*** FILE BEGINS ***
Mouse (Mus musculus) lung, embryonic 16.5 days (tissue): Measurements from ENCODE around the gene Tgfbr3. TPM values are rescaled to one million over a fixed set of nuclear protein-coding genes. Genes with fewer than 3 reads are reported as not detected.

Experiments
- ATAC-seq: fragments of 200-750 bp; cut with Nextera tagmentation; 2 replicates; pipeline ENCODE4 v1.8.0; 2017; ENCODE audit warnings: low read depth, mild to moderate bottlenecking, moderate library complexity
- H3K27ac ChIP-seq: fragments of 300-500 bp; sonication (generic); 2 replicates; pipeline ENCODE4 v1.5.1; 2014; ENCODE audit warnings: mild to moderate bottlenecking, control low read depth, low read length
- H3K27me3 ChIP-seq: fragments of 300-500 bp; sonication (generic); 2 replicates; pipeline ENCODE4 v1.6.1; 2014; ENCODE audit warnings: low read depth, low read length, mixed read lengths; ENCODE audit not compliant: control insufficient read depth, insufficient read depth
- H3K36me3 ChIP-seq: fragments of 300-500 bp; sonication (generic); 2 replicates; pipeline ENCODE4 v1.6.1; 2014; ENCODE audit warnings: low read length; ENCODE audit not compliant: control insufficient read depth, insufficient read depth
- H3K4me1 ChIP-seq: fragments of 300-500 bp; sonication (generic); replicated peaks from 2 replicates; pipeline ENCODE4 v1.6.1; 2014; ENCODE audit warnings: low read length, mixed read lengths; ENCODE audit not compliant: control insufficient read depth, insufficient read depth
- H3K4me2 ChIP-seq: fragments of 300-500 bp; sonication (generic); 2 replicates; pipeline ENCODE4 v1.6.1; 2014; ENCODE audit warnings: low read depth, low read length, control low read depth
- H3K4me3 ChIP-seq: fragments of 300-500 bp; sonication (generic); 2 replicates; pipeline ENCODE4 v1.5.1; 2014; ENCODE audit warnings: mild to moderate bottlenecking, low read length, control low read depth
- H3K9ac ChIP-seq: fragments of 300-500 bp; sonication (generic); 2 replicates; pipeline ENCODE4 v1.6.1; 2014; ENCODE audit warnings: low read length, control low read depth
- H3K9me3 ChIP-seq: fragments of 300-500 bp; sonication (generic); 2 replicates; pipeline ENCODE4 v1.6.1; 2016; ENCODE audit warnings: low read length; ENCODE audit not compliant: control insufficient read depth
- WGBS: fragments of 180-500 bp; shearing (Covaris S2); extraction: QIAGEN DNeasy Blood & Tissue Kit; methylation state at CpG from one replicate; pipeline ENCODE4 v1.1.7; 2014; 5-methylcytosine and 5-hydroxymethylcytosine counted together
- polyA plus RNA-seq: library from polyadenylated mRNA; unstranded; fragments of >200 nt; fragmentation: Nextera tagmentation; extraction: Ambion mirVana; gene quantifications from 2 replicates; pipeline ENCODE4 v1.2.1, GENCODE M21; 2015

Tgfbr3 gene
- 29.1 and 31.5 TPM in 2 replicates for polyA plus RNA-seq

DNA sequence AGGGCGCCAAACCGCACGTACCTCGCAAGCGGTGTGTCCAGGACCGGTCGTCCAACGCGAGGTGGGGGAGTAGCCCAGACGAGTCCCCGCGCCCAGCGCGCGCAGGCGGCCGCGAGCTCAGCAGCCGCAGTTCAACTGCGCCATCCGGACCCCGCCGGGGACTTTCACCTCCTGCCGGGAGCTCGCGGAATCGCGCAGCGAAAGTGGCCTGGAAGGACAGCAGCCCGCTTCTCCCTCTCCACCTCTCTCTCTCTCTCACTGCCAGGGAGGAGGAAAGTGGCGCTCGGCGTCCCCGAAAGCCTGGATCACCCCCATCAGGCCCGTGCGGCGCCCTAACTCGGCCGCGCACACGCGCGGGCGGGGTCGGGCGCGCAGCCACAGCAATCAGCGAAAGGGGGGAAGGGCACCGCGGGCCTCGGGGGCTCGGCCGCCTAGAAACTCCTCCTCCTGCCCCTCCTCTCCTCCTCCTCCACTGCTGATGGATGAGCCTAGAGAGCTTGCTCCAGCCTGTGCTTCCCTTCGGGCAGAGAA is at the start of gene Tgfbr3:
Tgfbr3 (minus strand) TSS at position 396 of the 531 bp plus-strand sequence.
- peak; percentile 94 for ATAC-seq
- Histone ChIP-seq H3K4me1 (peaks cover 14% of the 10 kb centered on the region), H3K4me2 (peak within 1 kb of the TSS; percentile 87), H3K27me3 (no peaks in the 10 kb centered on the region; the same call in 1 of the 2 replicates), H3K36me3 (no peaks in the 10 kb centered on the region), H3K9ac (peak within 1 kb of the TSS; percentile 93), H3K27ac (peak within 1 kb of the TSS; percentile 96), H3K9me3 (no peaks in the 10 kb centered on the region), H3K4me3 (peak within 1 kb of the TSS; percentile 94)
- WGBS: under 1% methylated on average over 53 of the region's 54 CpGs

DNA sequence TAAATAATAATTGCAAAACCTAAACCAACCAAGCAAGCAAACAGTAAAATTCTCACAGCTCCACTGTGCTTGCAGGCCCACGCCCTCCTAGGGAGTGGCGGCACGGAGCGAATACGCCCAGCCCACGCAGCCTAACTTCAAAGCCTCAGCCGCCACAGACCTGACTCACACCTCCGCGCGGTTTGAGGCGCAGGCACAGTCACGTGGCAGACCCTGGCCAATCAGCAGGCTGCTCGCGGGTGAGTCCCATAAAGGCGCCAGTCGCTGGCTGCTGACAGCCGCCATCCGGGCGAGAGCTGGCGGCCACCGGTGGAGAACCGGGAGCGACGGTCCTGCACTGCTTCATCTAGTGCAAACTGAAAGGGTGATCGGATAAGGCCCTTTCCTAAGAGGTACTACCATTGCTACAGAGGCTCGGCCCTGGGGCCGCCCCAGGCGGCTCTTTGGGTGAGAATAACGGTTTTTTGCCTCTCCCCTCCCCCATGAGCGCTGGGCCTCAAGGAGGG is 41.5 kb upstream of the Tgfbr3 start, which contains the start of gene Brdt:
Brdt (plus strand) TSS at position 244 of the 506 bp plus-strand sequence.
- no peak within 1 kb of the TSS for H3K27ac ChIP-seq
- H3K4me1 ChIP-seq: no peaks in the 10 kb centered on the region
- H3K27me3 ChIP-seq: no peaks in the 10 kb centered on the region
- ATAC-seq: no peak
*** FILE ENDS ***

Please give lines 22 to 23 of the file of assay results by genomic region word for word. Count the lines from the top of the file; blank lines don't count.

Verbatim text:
Brdt (plus strand) TSS at position 244 of the 506 bp plus-strand sequence.
- no peak within 1 kb of the TSS for H3K27ac ChIP-seq